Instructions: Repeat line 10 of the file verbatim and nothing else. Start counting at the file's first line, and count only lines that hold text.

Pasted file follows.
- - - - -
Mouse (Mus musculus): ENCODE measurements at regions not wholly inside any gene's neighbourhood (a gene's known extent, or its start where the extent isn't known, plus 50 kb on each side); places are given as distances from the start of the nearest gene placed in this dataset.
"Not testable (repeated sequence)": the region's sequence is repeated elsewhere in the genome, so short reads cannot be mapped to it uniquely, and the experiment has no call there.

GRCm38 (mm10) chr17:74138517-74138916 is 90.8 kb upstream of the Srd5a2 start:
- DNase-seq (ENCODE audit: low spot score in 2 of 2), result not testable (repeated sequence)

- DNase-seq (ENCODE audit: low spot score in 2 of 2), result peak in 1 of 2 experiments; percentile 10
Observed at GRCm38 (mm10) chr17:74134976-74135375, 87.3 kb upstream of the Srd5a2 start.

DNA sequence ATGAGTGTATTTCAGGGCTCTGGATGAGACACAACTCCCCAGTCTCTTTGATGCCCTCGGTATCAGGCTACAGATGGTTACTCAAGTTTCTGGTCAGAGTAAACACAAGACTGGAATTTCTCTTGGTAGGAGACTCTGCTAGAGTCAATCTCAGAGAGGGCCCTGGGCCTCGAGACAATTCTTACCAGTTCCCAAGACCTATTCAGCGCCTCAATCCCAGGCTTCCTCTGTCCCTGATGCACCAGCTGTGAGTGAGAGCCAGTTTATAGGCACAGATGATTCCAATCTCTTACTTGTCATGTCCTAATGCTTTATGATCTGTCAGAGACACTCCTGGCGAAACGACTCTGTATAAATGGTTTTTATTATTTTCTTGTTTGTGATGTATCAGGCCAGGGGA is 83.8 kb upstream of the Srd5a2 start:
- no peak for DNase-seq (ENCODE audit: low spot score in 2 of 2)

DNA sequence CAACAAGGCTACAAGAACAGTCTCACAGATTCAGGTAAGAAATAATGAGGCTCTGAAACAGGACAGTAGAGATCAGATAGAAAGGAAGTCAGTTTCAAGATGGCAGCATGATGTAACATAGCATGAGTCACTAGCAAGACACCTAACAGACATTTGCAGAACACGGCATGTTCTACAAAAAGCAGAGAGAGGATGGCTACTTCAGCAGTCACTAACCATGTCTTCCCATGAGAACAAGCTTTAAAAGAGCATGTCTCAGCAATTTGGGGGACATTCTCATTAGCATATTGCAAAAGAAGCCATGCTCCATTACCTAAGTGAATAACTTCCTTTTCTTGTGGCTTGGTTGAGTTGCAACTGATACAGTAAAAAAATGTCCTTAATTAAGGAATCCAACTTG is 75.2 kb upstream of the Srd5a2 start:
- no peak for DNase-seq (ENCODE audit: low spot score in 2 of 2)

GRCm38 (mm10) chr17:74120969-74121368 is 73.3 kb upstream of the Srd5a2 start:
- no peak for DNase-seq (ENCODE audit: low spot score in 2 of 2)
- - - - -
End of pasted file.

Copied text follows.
- no peak for DNase-seq (ENCODE audit: low spot score in 2 of 2)